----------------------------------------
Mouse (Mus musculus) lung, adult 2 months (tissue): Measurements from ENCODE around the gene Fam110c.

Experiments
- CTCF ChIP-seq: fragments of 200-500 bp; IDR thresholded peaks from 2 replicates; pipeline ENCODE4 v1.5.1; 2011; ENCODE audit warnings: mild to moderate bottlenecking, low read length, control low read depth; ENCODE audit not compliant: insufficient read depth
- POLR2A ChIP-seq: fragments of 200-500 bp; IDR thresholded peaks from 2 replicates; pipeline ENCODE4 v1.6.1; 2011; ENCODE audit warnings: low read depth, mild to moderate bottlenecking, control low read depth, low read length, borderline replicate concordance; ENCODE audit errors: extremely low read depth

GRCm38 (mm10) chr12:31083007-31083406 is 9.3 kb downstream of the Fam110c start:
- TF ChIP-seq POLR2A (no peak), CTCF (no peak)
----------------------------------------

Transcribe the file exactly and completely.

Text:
Mouse (Mus musculus) lung, adult 2 months (tissue): Measurements from ENCODE around the gene Fam110c.

Experiments
- CTCF ChIP-seq: fragments of 200-500 bp; IDR thresholded peaks from 2 replicates; pipeline ENCODE4 v1.5.1; 2011; ENCODE audit warnings: mild to moderate bottlenecking, low read length, control low read depth; ENCODE audit not compliant: insufficient read depth
- POLR2A ChIP-seq: fragments of 200-500 bp; IDR thresholded peaks from 2 replicates; pipeline ENCODE4 v1.6.1; 2011; ENCODE audit warnings: low read depth, mild to moderate bottlenecking, control low read depth, low read length, borderline replicate concordance; ENCODE audit errors: extremely low read depth

GRCm38 (mm10) chr12:31083007-31083406 is 9.3 kb downstream of the Fam110c start:
- TF ChIP-seq POLR2A (no peak), CTCF (no peak)